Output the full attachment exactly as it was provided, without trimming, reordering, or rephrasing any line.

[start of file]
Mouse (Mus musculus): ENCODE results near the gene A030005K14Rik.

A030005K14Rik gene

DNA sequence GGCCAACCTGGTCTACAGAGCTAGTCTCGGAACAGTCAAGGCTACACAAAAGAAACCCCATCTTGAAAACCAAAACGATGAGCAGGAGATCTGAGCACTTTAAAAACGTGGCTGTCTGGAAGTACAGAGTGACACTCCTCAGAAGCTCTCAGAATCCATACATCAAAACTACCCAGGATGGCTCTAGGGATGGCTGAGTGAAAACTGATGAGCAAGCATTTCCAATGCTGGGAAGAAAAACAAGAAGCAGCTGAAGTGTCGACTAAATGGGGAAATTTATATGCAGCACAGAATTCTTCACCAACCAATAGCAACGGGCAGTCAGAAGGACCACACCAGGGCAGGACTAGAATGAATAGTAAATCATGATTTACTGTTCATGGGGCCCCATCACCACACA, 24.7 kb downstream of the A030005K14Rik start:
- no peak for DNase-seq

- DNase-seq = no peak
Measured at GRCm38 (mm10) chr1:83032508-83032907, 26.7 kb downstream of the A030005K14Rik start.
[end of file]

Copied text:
Mouse (Mus musculus): ENCODE results near the gene A030005K14Rik.

A030005K14Rik gene

DNA sequence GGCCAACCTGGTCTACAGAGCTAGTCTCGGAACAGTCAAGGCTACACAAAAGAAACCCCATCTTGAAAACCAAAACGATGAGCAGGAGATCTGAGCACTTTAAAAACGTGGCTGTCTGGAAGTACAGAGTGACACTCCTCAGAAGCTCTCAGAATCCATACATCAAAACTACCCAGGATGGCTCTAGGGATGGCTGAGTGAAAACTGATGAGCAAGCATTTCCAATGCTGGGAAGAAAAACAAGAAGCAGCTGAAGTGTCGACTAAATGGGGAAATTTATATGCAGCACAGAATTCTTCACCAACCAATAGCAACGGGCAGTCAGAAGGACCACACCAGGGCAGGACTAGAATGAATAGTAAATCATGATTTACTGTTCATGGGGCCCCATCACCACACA, 24.7 kb downstream of the A030005K14Rik start:
- no peak for DNase-seq

- DNase-seq = no peak
Measured at GRCm38 (mm10) chr1:83032508-83032907, 26.7 kb downstream of the A030005K14Rik start.